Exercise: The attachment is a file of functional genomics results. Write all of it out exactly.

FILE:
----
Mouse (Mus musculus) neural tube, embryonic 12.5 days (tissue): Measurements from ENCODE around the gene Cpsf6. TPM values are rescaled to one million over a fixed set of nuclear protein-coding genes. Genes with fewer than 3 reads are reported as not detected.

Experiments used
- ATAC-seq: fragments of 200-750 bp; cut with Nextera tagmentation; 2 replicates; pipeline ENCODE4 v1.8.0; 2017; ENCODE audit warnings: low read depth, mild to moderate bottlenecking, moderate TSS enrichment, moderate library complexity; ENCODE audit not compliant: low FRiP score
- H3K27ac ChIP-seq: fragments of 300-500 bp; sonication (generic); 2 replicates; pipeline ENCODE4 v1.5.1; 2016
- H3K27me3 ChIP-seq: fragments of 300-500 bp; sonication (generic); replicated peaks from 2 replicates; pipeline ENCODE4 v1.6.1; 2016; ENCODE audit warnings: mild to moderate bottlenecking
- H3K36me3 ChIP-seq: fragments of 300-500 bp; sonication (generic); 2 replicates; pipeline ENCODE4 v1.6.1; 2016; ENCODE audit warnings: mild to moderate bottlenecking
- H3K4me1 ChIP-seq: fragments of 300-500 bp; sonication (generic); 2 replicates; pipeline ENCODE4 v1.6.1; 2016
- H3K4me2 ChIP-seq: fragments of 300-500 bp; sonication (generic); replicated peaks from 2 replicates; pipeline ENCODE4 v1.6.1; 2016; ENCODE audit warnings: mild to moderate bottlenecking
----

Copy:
Mouse (Mus musculus) neural tube, embryonic 12.5 days (tissue): Measurements from ENCODE around the gene Cpsf6. TPM values are rescaled to one million over a fixed set of nuclear protein-coding genes. Genes with fewer than 3 reads are reported as not detected.

Experiments used
- ATAC-seq: fragments of 200-750 bp; cut with Nextera tagmentation; 2 replicates; pipeline ENCODE4 v1.8.0; 2017; ENCODE audit warnings: low read depth, mild to moderate bottlenecking, moderate TSS enrichment, moderate library complexity; ENCODE audit not compliant: low FRiP score
- H3K27ac ChIP-seq: fragments of 300-500 bp; sonication (generic); 2 replicates; pipeline ENCODE4 v1.5.1; 2016
- H3K27me3 ChIP-seq: fragments of 300-500 bp; sonication (generic); replicated peaks from 2 replicates; pipeline ENCODE4 v1.6.1; 2016; ENCODE audit warnings: mild to moderate bottlenecking
- H3K36me3 ChIP-seq: fragments of 300-500 bp; sonication (generic); 2 replicates; pipeline ENCODE4 v1.6.1; 2016; ENCODE audit warnings: mild to moderate bottlenecking
- H3K4me1 ChIP-seq: fragments of 300-500 bp; sonication (generic); 2 replicates; pipeline ENCODE4 v1.6.1; 2016
- H3K4me2 ChIP-seq: fragments of 300-500 bp; sonication (generic); replicated peaks from 2 replicates; pipeline ENCODE4 v1.6.1; 2016; ENCODE audit warnings: mild to moderate bottlenecking